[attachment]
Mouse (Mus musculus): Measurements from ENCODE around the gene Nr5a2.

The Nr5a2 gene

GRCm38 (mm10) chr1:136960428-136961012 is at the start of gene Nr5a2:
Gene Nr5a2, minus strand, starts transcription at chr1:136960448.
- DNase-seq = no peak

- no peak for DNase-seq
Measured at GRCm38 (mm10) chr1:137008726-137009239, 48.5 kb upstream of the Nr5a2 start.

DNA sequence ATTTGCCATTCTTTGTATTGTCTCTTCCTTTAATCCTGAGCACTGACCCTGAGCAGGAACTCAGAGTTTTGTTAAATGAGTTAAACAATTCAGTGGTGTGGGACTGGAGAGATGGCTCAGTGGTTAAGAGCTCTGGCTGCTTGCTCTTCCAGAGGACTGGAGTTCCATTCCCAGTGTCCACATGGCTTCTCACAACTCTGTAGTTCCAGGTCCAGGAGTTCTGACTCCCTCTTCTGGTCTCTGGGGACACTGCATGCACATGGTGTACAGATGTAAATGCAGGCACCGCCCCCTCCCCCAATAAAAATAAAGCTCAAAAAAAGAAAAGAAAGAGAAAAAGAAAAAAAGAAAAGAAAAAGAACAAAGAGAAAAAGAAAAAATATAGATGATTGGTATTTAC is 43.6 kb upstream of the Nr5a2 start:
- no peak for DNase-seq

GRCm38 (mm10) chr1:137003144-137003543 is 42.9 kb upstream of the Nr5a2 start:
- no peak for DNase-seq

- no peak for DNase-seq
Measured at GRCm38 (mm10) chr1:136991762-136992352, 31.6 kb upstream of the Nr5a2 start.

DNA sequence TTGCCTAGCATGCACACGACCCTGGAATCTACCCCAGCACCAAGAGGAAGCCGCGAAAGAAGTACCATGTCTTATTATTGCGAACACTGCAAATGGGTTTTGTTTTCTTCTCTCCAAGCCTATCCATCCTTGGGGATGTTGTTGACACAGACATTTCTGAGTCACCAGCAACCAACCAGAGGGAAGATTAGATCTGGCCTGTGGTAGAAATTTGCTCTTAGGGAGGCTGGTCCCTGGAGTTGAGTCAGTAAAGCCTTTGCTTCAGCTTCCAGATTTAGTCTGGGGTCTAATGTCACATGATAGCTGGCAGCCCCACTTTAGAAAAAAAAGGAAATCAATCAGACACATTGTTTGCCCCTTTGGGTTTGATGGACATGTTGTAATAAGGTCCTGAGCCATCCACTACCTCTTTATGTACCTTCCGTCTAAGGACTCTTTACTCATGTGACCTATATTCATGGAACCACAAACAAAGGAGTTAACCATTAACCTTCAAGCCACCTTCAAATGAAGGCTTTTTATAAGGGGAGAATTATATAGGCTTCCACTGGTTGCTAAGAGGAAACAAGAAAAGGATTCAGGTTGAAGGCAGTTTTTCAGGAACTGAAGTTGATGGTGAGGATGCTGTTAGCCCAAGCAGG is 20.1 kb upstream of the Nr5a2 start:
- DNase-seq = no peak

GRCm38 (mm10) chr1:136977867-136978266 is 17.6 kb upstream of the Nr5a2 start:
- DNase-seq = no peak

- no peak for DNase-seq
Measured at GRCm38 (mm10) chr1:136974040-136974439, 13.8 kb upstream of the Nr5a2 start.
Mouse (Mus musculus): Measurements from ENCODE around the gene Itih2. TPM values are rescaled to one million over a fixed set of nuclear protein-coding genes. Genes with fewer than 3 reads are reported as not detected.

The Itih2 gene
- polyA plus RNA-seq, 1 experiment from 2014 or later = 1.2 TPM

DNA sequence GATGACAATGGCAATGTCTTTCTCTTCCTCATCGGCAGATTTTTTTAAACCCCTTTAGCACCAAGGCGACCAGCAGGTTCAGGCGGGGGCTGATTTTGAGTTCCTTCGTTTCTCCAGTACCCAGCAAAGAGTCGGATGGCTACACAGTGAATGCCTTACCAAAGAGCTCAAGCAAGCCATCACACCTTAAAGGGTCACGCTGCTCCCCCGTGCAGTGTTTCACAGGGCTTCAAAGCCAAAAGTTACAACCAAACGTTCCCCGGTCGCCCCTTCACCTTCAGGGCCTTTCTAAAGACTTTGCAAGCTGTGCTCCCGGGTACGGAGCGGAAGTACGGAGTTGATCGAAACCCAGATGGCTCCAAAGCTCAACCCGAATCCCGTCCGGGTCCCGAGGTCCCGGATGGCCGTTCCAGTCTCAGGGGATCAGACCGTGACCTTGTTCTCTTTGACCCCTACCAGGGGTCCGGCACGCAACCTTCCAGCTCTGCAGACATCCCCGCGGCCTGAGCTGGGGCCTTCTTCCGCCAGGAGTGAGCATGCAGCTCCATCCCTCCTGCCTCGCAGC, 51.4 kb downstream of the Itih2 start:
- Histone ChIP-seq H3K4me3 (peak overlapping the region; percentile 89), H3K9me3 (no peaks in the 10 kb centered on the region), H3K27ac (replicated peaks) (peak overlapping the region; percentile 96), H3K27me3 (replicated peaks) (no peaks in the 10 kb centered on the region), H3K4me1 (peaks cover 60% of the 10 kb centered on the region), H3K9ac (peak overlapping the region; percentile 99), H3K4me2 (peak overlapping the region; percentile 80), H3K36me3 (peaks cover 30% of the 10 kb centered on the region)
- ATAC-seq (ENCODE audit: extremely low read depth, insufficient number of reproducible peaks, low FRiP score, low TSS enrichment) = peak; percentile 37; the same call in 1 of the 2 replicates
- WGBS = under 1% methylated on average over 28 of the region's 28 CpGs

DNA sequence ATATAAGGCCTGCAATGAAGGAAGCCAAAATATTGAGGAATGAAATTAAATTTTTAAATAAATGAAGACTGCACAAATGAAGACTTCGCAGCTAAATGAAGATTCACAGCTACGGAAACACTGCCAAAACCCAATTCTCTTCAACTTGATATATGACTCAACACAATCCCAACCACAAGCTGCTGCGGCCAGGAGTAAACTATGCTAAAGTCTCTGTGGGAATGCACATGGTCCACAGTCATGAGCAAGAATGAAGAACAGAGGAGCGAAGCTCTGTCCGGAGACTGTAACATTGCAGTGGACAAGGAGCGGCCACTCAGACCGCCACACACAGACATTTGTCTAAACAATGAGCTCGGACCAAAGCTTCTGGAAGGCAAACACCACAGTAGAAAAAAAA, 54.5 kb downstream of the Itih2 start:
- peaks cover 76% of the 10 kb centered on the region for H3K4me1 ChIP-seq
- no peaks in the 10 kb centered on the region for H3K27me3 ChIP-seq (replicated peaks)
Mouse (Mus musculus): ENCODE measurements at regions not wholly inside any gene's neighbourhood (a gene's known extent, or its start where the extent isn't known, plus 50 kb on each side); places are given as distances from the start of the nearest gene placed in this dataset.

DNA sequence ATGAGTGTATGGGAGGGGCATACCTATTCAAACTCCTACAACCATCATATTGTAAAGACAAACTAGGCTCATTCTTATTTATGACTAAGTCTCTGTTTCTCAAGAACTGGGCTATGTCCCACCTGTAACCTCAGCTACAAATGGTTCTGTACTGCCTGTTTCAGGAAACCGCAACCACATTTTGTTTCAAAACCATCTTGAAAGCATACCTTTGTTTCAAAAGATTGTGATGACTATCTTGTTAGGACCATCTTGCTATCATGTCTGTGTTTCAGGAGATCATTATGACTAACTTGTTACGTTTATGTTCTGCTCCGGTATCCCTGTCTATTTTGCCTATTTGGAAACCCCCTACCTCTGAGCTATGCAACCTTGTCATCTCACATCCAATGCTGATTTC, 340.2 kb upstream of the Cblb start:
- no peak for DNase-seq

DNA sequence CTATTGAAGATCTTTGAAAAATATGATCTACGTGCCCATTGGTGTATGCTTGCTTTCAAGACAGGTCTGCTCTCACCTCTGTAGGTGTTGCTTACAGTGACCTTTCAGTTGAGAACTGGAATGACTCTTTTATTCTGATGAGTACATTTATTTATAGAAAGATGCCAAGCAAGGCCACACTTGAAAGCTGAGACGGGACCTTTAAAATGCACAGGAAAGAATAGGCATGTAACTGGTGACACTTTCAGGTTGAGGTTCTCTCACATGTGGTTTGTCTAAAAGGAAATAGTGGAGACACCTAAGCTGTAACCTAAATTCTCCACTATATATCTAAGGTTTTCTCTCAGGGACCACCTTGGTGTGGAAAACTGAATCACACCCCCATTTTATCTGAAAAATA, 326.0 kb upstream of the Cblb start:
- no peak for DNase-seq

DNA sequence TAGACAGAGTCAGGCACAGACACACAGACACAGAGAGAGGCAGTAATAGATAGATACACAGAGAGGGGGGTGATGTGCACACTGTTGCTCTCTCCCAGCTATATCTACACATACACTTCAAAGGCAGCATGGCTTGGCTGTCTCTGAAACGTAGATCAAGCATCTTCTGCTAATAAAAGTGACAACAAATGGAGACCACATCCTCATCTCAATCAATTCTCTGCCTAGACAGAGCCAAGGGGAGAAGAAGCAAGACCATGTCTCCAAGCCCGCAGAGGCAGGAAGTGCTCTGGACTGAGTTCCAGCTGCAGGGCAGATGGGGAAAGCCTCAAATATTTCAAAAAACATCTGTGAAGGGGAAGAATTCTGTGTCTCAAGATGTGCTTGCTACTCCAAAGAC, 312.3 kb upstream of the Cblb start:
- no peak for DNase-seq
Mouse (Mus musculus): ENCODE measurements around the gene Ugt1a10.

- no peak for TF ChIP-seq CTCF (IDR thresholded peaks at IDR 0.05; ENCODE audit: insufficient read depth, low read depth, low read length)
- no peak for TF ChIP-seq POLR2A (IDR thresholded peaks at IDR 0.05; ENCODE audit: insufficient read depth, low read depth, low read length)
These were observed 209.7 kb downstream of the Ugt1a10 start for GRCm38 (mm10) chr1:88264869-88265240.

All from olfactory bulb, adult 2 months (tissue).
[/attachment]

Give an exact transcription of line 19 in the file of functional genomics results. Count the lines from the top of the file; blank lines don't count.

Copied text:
Measured at GRCm38 (mm10) chr1:136974040-136974439, 13.8 kb upstream of the Nr5a2 start.